In every location, it seems the weather is changing noticeably and significantly.

For example, as I wait for my flight in Boston, some of the locals tell me that the costal flood alerts blowing up the weather alert system on my cell phone is normal.

“I’ve lived here for more than 40 years, and the weather over the past three has been unbelievable. Storm surges, coastal flooding, blizzards, hurricanes…these used to be once-in-a-rare events. Now, they are the new normal.” One local told me.

In looking into it, I find the Boston government agrees and has created a full-city plan for addressing not only long-term rising sea levels and increased flooding, but also increased snow amounts and extreme heat.

The federal government, however, believes Florida is the place most likely to suffer dire consequences from rising sea levels, coastal flooding and storm surges. (USA Fourth National Climate assessment.)

And several locals were saying that’s no new news to them. “I told my husband a few years ago we should sell the house and buy a houseboat,” an elderly lady told me, “but he told me I was silly. Earlier this year, he said we wouldn’t have to because with all the flooding our house just may become a houseboat! We came down here for the sunshine and sand,” she said, “but lately all I see is rain and water.”

Locals I talked to in Snowbird, Utah, have noticed the opposite problem. “We depend on ski tourists for our livelihood,” one ski instructor told me when I told him how excited I was by a surprise snowstorm that dropped almost a foot of snow while I was there. “But it’s the middle of November, we should have snow and more of it! Our season has gotten shorter and shorter with less and less snow every year since I’ve worked here.”

Data from nearby Park City and the Scripps Institute of Oceanography agree, with statistics that show not only are winters becoming shorter and drier in the region, but that summers are also becoming drier and hotter.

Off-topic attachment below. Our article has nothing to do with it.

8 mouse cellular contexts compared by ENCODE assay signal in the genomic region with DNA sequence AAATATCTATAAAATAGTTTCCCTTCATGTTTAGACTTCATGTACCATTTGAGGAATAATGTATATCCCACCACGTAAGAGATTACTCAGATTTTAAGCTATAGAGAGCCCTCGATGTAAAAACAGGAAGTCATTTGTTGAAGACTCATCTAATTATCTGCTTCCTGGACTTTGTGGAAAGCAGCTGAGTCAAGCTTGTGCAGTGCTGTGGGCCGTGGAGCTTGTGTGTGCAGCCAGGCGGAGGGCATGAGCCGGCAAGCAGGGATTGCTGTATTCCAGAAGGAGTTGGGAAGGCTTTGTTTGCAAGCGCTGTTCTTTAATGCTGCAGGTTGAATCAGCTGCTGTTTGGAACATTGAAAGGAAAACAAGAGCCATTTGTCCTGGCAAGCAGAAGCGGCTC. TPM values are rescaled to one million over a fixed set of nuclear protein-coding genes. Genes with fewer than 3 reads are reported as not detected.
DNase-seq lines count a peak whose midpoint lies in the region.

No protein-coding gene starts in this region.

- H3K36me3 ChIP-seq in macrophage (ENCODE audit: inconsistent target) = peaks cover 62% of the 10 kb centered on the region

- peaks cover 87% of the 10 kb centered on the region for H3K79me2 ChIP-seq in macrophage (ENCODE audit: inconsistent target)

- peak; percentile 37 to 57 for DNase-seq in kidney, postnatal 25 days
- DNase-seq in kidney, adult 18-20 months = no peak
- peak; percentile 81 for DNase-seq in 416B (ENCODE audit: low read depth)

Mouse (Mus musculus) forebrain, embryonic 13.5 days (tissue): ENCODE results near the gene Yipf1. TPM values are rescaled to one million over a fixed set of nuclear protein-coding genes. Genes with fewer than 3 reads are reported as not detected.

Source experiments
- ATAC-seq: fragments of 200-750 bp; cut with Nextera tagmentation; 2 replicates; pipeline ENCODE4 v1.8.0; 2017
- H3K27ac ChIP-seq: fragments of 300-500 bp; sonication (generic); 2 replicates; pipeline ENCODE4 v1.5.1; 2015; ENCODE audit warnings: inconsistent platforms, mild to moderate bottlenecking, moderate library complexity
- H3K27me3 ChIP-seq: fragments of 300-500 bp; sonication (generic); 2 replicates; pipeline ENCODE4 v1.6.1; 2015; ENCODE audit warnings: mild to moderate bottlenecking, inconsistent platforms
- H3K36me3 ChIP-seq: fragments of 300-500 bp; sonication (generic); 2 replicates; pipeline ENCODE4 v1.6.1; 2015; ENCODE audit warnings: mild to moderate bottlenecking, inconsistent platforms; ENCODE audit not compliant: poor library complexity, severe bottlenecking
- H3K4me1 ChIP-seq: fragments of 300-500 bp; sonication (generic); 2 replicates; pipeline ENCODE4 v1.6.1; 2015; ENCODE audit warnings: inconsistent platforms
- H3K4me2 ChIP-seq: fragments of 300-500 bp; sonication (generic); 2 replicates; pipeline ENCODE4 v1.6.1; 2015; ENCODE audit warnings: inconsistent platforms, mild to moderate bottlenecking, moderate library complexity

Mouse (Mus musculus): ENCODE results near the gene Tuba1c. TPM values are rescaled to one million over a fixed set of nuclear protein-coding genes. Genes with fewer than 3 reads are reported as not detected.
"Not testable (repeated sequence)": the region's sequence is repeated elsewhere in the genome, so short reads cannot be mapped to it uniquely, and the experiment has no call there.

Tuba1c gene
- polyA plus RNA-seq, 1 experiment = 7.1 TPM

Another place I visited recently is also becoming noticeably hotter. This past September in Sedona, locals I met were abuzz with concerns about the economy, which is struggling as people leave to escape the extreme heat — or rather stop coming as tourists. I discovered this is part of an ongoing discussion centered around a 2017 study published in the journal Science. This article summarized that Arizona will suffer more deaths and economic losses than most of the country under current climate change projections, mostly due to increasing temperatures…which continue to rise since records have been kept.

But my hiking guide in Sedona was talking about other changes in the weather. “We like to joke that monsoon season is now, like, ‘monsoon week’. It used to be months. This year, I’m not sure it happened at all,” he said. “You know, I used to pray for things like toys or money. Now I pray for rain.”

Locals I met on Lake Michigan’s Eastern shore were also praying when I visited Sleeping Bear Dunes that same month. But not for more rain.

“Beach? What beach?” a local laughed when my dogs and I went in search of a nice place to walk along the shore only to find that the stairs leading down to the water actually led into the water. “You don’t want to go down there anymore anyway,” he told me. “It’s dangerous now. Rogue waves, strong riptides, submerged junk…it’s like nothing I’ve ever seen. I’m not sure I’m going to stay…I mean, if I even get the option since my house may not be here if this continues.”

Sure enough, NOAA’s Great Lakes Environmental Research Laboratory data showed that Lake Michigan was having it’s highest water levels on record, with the high-water record topping at 582.18 feet on July 23, less than a month before I visited.

But the data from the Army Corps of Engineers showed something even more interesting: in 2000, Lake Michigan fell below its 100-year average, and continued to fall until it reached a record-low mark of 576.02 feet in 2013. Then, it began to rise. And it hasn’t stopped rising yet taking over the shore as it rises.

Unprecedented fluctuations were also the topic of a long-time native of Central California last year when I visited Yosemite. The tour guide who was driving me through the “bread basket” of California pointed out the number of farms for sale. While I didn’t count them, the number of farms for sale was equal to, if not greater than, those that weren’t.